The central bank initially announced the two-week intervention in the long-dated bond market on Sep. 28, having been informed that a number of liability driven investment (LDI) funds — held by pension plans — were hours from collapse as U.K. government bond prices plunged.
The market volatility was triggered by the British government’s so-called “mini budget” on Sep. 23, which prompted widespread backlash over billions of pounds of unfunded tax cuts while spooking both bond markets and the British pound.
Finance Minister Kwasi Kwarteng will now deliver an updated medium-term fiscal plan on Oct. 31, the same day the Bank of England has earmarked to commence selling gilts as part of its wider monetary tightening efforts.
Kwarteng cut short a visit to the International Monetary Fund in Washington Thursday, flying back to the U.K. as the government convened to address the country’s economic crisis. Reports suggest that a U-turn on the mini-budget’s £43 billion of unfunded tax cuts could be imminent.
The Bank’s Monetary Policy Committee then meets on Nov. 3 to determine its next move on interest rates, and Chief Economist Huw Pill has indicated that the country’s new fiscal framework will necessitate a “significant” monetary policy response as policymakers look to rein in sky-high inflation.
Prime Minister Liz Truss’s government maintains that its sole focus is achieving 2.5% annual GDP growth, but the focus on fiscal support for the economy means Downing Street and Threadneedle Street are pulling in opposite directions, with the Bank of England trying to tighten its belt to cool the economy and contain inflation.
The BOE’s Pill also highlighted that recent actions taken to ensure orderly market function and financial stability sought to preserve the effectiveness of monetary policy, but should not be considered monetary policy actions in themselves.
Bond yields, which move inversely to prices, soared again on Wednesday after Bank of England Governor Andrew Bailey confirmed that emergency support mechanism would be withdrawn on Friday, leaving LDIs with around 72 hours to shore up their balance sheets. The 30-year gilt yield hit 5% for the first time since before the Bank’s historic intervention.
With gilt turbulence expected to persist at least until the government’s fiscal update, some economists expect the market to force more targeted assistance from the Bank in the coming weeks.
“It’s very probable that the Bank of England will resume repurchases because two and two doesn’t equal 22 – it is virtually impossible to wash out the massive amount of negative yielding bonds in the pension funds’ balance sheets without serious pain, so it’s very likely that they will intervene in targeted ways and I would watch out because the next one is the ECB,” said Daniel Lacalle, chief economist at Tressis Gestion.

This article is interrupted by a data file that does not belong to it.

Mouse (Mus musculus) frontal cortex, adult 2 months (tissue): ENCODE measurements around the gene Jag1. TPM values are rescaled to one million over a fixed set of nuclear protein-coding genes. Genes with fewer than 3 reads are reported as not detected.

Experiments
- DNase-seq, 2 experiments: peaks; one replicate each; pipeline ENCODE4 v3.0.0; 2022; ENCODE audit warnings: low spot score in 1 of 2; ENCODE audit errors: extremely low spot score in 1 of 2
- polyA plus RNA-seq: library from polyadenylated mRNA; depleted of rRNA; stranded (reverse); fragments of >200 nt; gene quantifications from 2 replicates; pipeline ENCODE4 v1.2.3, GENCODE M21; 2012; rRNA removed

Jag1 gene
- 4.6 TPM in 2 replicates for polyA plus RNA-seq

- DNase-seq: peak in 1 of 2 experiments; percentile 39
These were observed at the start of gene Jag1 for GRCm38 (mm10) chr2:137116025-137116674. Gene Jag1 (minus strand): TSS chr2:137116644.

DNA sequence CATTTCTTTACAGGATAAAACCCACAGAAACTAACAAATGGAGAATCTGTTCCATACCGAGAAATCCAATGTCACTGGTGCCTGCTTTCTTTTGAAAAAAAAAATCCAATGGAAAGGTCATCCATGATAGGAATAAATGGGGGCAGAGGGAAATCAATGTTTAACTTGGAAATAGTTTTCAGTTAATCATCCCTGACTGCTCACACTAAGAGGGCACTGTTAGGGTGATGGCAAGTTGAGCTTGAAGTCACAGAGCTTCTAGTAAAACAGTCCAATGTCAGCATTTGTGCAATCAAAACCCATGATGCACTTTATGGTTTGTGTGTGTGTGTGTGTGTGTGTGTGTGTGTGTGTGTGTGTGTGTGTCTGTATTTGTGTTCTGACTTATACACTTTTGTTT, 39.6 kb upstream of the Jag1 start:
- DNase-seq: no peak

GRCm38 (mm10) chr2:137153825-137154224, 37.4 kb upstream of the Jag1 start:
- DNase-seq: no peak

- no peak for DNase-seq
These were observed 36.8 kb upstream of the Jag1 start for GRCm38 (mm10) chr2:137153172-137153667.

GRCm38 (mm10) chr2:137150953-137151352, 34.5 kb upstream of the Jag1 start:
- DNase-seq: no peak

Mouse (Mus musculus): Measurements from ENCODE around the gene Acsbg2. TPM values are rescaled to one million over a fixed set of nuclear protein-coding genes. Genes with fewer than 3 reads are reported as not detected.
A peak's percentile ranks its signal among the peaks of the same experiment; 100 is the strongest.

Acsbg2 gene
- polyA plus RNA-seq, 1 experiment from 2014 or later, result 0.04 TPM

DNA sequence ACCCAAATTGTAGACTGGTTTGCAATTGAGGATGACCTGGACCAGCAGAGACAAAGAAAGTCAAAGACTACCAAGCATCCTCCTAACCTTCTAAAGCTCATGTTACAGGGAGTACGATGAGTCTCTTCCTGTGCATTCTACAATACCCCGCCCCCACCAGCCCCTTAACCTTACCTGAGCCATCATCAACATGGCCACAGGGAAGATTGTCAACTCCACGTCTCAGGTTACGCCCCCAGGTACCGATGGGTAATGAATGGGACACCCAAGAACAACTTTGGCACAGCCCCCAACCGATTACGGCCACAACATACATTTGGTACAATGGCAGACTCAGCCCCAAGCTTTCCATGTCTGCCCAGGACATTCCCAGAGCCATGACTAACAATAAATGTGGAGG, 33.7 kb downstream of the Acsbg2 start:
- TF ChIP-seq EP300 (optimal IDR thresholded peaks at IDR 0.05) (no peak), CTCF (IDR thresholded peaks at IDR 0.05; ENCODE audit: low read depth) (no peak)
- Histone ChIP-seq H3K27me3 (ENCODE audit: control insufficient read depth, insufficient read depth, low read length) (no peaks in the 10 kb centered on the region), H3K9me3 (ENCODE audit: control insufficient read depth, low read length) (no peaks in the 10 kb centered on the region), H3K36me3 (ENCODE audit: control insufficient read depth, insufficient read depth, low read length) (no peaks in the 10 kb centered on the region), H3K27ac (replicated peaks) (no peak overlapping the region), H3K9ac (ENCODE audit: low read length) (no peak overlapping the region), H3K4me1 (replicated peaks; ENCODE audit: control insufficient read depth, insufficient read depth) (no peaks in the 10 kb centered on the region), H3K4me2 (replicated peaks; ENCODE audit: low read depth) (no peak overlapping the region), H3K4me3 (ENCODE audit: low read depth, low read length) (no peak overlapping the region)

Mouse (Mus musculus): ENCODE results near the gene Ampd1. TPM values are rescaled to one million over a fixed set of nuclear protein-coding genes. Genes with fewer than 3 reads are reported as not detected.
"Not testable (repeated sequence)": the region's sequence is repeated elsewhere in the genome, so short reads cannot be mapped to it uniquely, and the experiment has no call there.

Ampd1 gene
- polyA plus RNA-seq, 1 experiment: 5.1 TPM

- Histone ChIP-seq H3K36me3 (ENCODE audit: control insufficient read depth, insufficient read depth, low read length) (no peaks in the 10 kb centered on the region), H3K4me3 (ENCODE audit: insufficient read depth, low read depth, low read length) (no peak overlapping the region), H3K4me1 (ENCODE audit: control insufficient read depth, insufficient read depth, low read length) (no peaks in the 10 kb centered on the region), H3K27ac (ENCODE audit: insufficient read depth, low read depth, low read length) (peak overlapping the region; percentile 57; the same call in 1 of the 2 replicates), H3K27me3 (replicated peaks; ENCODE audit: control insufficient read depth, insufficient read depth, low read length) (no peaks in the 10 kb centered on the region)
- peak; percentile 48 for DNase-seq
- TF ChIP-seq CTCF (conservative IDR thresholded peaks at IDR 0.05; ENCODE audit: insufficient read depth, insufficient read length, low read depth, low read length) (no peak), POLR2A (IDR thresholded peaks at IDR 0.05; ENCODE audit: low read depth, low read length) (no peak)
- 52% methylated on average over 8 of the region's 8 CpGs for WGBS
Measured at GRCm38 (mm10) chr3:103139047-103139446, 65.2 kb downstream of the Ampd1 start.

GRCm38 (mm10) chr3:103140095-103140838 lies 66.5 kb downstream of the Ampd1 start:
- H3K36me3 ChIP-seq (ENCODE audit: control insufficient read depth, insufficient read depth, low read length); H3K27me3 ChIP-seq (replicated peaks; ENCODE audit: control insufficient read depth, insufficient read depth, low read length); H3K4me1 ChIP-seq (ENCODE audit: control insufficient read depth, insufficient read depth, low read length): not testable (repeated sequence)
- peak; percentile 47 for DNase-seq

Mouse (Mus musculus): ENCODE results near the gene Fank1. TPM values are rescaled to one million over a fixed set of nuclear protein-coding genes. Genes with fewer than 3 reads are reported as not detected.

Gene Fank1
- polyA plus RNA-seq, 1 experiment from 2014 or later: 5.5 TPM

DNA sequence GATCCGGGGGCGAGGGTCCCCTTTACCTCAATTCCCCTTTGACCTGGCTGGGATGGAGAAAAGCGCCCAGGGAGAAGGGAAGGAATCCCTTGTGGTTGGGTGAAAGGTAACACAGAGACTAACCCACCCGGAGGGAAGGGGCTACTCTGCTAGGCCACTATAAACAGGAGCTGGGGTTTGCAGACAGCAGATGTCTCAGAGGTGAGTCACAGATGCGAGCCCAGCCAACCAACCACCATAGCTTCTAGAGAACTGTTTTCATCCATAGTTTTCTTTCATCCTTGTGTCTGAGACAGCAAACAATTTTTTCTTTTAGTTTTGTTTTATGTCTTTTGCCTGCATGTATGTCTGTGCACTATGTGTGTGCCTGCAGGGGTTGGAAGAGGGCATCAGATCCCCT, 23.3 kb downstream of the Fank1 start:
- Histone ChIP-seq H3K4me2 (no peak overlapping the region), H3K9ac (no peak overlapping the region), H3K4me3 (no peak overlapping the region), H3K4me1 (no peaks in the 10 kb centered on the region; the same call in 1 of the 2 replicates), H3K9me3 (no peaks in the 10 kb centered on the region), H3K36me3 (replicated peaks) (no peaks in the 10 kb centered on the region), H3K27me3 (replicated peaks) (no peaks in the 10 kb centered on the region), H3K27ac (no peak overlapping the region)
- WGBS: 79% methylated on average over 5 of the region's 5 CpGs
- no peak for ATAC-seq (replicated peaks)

“What we’re living today in the U.K. is likely to be replicated by Italy, France, Germany even in the next few months.”
Luke Bartholomew, senior economist at Abrdn, noted the level of market uncertainty around the government’s ability to deliver a credible fiscal package at the end of the month, suggesting that volatility may persist and force further interventions from the Bank.
“Clearly the Bank is trying to dispel concerns around fiscal dominance, where it would be forced into more permanent operations to support gilt yields in response to the volatility and re-pricing caused by the government’s fiscal policy,” Bartholomew said in a note Wednesday.
“While the Bank certainly needs to re-assert its independence and the primacy of its price stability mandate, it is far from clear how credible such statements are given the degree of vulnerability exposed in the gilt market.”
Other support measures persist
The temporary purchase program was only one of three components of the Bank’s support package.
Chris Lupoli, U.K. rates and inflation strategist at BNP Paribas, told CNBC Thursday that the Bank of England remained focused on the temporary purchases serving as a “backstop.”
“This is also exemplified by the different valuation approach they are employing at the auctions, when compared to the approach of the historical monetary policy based QE purchases,” he said, pointing to the relatively low values of daily purchases made by the Bank up until Wednesday.
“It is also reflected in the fact that they have only purchased a fraction of the total initial maximum envelope, although this is also a direct function of the low amount of bonds offered at the auctions.”
Lupoli suggested the temporary purchases were an “incremental instrument in the BoE’s financial oversight toolbox,” and may be deployed again in future should any “analogous market dysfunction” occur which the Bank deems a threat to financial stability.
Crucially, the other two additional measures — the Temporary Expanded Collateral Repo Facility (TECRF) and the expansion of the collateral eligibility set for the Indexed Long Term Repo operations — will not terminate on Friday.
Lupoli highlighted that the TECRF, aimed at enabling banks to help ease liquidity pressures on client LDI funds via liquidity insurance operations, had been extended to include non-financial corporate bonds above a certain credit quality.
“Importantly the ability to drawdown cash on this basis (for an initial 30 days, which may be rolled) will run to 10 November 2022; in other words this important cash generating conduit, specifically targeted to the asset side of pension funds will continue beyond this Friday,” he added.